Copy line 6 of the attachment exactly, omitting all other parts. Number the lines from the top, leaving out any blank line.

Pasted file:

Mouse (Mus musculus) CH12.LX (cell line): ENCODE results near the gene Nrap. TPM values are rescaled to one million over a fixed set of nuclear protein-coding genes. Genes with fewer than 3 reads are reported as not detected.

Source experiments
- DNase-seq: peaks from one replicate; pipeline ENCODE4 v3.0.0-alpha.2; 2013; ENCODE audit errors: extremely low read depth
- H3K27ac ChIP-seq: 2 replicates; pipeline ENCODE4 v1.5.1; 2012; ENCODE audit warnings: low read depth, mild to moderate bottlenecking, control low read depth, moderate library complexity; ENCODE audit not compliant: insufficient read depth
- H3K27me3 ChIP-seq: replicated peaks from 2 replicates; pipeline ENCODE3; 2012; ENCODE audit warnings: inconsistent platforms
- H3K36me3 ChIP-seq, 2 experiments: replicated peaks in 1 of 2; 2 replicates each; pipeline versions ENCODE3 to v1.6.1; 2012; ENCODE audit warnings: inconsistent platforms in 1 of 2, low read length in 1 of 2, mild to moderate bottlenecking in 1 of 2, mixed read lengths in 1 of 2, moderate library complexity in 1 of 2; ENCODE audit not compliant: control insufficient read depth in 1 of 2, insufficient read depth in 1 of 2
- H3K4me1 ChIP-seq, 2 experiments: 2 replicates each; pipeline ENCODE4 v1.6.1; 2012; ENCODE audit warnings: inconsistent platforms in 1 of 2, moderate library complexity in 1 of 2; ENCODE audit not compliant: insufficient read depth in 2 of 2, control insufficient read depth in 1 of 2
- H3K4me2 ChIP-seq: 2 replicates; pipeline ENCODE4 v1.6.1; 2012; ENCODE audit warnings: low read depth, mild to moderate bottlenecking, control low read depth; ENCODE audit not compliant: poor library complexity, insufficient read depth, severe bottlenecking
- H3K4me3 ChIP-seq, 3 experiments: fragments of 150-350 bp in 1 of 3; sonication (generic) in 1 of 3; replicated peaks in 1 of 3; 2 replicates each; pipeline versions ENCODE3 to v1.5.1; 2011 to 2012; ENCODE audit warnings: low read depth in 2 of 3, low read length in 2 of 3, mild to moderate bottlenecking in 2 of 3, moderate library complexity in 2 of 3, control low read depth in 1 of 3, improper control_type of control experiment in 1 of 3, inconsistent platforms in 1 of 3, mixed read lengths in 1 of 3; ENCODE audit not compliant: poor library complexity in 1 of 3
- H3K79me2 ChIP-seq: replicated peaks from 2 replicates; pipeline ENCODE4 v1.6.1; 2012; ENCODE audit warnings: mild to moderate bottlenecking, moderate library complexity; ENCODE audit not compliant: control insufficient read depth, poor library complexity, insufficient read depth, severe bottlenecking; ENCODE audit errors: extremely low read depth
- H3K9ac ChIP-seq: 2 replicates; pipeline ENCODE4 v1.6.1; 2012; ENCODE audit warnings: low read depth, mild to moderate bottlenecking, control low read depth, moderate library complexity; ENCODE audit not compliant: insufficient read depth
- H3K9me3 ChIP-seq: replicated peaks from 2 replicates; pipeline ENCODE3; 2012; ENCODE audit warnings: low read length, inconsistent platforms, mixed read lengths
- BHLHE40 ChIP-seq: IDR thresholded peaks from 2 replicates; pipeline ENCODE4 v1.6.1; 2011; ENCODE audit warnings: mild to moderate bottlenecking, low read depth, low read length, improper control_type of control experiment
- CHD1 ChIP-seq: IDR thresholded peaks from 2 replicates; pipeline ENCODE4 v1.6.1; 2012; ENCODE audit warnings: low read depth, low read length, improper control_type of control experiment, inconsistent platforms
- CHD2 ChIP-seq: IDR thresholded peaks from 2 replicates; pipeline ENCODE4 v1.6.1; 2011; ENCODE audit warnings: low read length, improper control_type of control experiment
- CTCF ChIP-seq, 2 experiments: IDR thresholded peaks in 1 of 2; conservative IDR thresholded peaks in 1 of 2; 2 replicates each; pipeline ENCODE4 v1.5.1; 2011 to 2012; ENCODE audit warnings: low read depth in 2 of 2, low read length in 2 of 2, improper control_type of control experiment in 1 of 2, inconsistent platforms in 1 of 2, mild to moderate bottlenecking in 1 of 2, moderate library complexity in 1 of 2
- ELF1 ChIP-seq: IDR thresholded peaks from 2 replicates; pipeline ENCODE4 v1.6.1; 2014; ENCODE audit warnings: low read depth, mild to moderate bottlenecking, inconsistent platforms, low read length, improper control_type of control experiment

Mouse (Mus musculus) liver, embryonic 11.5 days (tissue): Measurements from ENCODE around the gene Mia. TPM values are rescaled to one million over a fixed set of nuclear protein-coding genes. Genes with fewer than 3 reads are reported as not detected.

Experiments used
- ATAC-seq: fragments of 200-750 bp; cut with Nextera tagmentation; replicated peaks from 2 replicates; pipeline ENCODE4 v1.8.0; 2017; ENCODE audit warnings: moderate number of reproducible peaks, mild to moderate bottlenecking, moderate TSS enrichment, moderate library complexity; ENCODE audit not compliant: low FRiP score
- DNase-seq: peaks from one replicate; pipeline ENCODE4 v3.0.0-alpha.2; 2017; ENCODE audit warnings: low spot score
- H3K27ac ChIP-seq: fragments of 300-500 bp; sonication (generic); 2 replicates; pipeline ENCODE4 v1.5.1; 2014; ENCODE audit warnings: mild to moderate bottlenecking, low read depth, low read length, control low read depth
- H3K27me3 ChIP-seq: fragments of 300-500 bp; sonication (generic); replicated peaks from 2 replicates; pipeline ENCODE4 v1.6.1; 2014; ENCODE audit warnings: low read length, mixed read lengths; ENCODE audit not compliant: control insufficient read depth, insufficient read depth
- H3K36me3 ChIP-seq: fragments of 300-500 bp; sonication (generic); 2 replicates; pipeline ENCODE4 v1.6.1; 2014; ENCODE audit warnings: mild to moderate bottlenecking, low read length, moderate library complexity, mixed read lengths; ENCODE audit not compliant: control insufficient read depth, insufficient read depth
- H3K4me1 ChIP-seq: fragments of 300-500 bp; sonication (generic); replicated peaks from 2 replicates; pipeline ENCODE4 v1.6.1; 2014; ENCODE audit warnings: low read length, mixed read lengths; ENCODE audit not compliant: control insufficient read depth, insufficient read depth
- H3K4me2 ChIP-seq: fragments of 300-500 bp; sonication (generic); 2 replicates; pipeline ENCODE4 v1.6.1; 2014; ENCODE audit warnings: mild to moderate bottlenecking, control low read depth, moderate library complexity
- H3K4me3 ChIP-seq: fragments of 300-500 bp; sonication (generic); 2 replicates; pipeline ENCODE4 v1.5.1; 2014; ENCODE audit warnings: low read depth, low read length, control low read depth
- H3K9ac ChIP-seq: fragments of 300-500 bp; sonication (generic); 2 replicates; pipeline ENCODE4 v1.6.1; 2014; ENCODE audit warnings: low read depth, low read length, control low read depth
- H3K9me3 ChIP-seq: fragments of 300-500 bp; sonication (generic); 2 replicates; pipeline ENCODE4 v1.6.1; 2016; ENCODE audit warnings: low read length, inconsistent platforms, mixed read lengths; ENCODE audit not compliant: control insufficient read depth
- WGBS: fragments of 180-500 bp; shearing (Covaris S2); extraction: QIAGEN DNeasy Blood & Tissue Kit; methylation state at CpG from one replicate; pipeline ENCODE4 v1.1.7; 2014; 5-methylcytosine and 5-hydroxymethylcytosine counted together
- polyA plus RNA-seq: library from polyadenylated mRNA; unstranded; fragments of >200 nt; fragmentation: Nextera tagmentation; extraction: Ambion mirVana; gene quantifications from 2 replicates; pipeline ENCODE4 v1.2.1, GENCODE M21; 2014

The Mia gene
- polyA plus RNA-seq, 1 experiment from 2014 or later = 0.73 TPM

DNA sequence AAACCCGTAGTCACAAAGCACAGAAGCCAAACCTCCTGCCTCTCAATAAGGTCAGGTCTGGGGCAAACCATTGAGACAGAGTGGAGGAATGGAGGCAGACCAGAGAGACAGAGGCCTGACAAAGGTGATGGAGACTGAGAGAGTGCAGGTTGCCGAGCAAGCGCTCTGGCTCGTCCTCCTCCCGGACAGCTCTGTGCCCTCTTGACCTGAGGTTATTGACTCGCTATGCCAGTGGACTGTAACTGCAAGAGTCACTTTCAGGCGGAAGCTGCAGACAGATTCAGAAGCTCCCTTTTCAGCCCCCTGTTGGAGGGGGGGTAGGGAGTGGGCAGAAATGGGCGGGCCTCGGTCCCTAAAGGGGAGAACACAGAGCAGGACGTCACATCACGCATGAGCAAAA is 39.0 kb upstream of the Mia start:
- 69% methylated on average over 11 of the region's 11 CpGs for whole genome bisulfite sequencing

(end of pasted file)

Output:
- H3K36me3 ChIP-seq, 2 experiments: replicated peaks in 1 of 2; 2 replicates each; pipeline versions ENCODE3 to v1.6.1; 2012; ENCODE audit warnings: inconsistent platforms in 1 of 2, low read length in 1 of 2, mild to moderate bottlenecking in 1 of 2, mixed read lengths in 1 of 2, moderate library complexity in 1 of 2; ENCODE audit not compliant: control insufficient read depth in 1 of 2, insufficient read depth in 1 of 2